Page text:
2016 Future Ways of Living: Expo Site as a Global Village
In June 2016, the IwB organized the second year of the Future Ways of Living International Summer School at the Cascina Triulza, which is located on the World Expo site in Milan, Italy.
For this event, the IwB partnered with Meet the Media Guru (MtMG), The World Design Organization, Politecnico di Milano, Cumulus, Fondazione Triulza and Arexpo, and brought together more than 60 participants from different academic and professional disciplines. Participants were asked to co-create designs that envisioned the infrastructure, systems and services required to ‘build a Global Village’.
Following the eight-day summer school, the IwB designed and curated an exhibition at the Cascina Triulza, showcasing the project outcomes as part of the Triennale: 21st Century Design After Design International Exhibition.
The objective of this event was to design infrastructure, systems and services that accommodate ‘future ways of living’ on the former Milan World Expo site, offering a 21st century vision of participatory urbanism.
The future of the Expo 2015 grounds is undetermined, creating an opportunity to imagine the future.
2016 Future Ways of Living: Expo Site as a Global Village
In the early to mid-twentieth century, the World’s Fairs emerged as platforms for forecasting future technology trends. Scholars also began asking about the social impact of new technology. Marshall McLuhan argued that technology’s impact would be radical and all-encompassing. Terms like “medium is the message” and “global village” have become slogans of our contemporary world.
The 2016 Summer School built on the results of the 2015 Future Ways of Living Charrette, an event conceived by MtMG and the IwB to think about the social impact of new technology and the continuing relevance of the World’s Fairs. The 2016 Future Ways of Living Summer School explored the concept of a ‘future global village’, and asked event participants to imagine what a global village would look like in the future, how it would work and what value systems this community would share?
Using the former Milan World Expo site as a case study, seven project teams were created to focus on the following areas: mobility, culture, food, education, health and wellness, work and shelter.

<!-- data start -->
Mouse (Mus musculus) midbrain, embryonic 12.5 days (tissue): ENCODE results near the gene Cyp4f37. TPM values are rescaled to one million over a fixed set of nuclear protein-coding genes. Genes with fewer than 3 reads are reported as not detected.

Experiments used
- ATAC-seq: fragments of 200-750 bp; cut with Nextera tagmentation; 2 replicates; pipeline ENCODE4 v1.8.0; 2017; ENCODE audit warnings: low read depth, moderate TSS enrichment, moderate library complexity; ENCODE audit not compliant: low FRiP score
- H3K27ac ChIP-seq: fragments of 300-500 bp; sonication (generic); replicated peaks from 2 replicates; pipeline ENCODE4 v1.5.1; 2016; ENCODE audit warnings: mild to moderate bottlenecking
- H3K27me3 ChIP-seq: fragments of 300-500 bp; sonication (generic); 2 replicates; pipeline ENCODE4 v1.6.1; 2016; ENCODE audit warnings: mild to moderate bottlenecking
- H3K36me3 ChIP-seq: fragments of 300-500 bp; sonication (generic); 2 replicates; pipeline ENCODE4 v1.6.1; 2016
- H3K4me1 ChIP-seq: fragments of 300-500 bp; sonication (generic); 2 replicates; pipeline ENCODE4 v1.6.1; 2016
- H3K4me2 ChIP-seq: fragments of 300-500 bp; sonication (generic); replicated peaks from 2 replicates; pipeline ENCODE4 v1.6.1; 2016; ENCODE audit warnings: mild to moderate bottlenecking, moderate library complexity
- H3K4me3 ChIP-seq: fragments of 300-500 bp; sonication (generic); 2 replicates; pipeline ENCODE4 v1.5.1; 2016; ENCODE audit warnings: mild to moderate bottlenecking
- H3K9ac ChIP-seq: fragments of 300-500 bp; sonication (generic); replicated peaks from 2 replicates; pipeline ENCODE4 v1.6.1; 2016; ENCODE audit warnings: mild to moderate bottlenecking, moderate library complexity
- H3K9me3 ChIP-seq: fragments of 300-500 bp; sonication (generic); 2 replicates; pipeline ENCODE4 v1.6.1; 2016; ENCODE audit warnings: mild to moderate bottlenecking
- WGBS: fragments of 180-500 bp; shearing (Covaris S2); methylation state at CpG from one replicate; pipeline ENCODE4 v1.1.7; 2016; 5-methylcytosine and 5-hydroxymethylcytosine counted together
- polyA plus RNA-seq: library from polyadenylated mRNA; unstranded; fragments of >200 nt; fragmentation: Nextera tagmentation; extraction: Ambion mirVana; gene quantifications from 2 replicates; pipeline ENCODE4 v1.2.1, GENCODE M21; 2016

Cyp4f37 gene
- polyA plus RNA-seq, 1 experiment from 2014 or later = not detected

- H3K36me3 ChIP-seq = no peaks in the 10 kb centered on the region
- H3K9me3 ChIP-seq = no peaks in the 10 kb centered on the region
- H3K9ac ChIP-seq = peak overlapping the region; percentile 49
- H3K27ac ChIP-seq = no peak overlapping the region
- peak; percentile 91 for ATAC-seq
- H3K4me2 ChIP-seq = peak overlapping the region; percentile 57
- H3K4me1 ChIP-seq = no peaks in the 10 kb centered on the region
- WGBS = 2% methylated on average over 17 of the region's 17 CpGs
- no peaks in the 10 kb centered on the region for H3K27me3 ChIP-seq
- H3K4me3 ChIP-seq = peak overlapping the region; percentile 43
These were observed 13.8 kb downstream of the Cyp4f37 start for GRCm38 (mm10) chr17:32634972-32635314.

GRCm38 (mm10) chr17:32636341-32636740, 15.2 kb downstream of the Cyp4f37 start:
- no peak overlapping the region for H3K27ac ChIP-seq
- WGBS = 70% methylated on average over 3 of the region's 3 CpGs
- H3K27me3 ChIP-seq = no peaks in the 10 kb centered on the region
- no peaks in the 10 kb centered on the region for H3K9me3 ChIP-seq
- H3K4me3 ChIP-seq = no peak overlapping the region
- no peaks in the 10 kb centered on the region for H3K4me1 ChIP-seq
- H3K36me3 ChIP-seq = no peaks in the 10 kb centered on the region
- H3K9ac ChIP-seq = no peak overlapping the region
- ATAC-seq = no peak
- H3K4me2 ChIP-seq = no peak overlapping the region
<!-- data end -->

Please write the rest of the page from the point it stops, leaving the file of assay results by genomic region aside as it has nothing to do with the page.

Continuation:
Teams had to address critical questions including: What infrastructure, systems and services are required to facilitate seamless sustainable mobility? How will the exchange of ideas and culture form new ways for people to participate in the local and global economy? How can aggregated data from the food system be communicated and disseminated to allow for better decision making as it relates to our personal and collective well being?
Participants were asked to think through and design systems that would demonstrate new concepts for mobility, culture, food, education, health and wellness, work and shelter in the future global village.
The project teams were asked to do formal presentations and also deliver their concept as a 20-page book spread (mini-publication) that included infrastructure, system and service visualizations for their proposed projects. Additionally, each team designed a 3D printed, visual icon representing their ‘big concept’.
The teams’ findings will be used for a future book publication and film–both called, Future Ways of Living: Imagining a Global Village. The book, exhibition and film form a gift and legacy to the Triennale di Milano and Arexpo Corporation from the IwB and MTMG.
In view of the success of the Future Ways of Living 2015 & 2016 events, the IwB and MtMG are planning a Future Ways of Living Summer School for 2017.
To find out more, view the summaries of the charrette design proposals.
Team 1 explored how to design a mobility system for a site that currently has no defined plan.
Their project,“Reactive Transportation,” creates moments of mobility on the former expo site that can help define the built form and facilitate both short and long term mobility within the area and the greater region.
The project achieves this by creating three distinct levels: A below-grade system that is fully automated, an at-grade system that encourages active transportation and an above ground system that is an elevated linear transportation system.
Team 2 explored how social and cultural programming could become a vehicle for co-creation and public engagement on the expo site.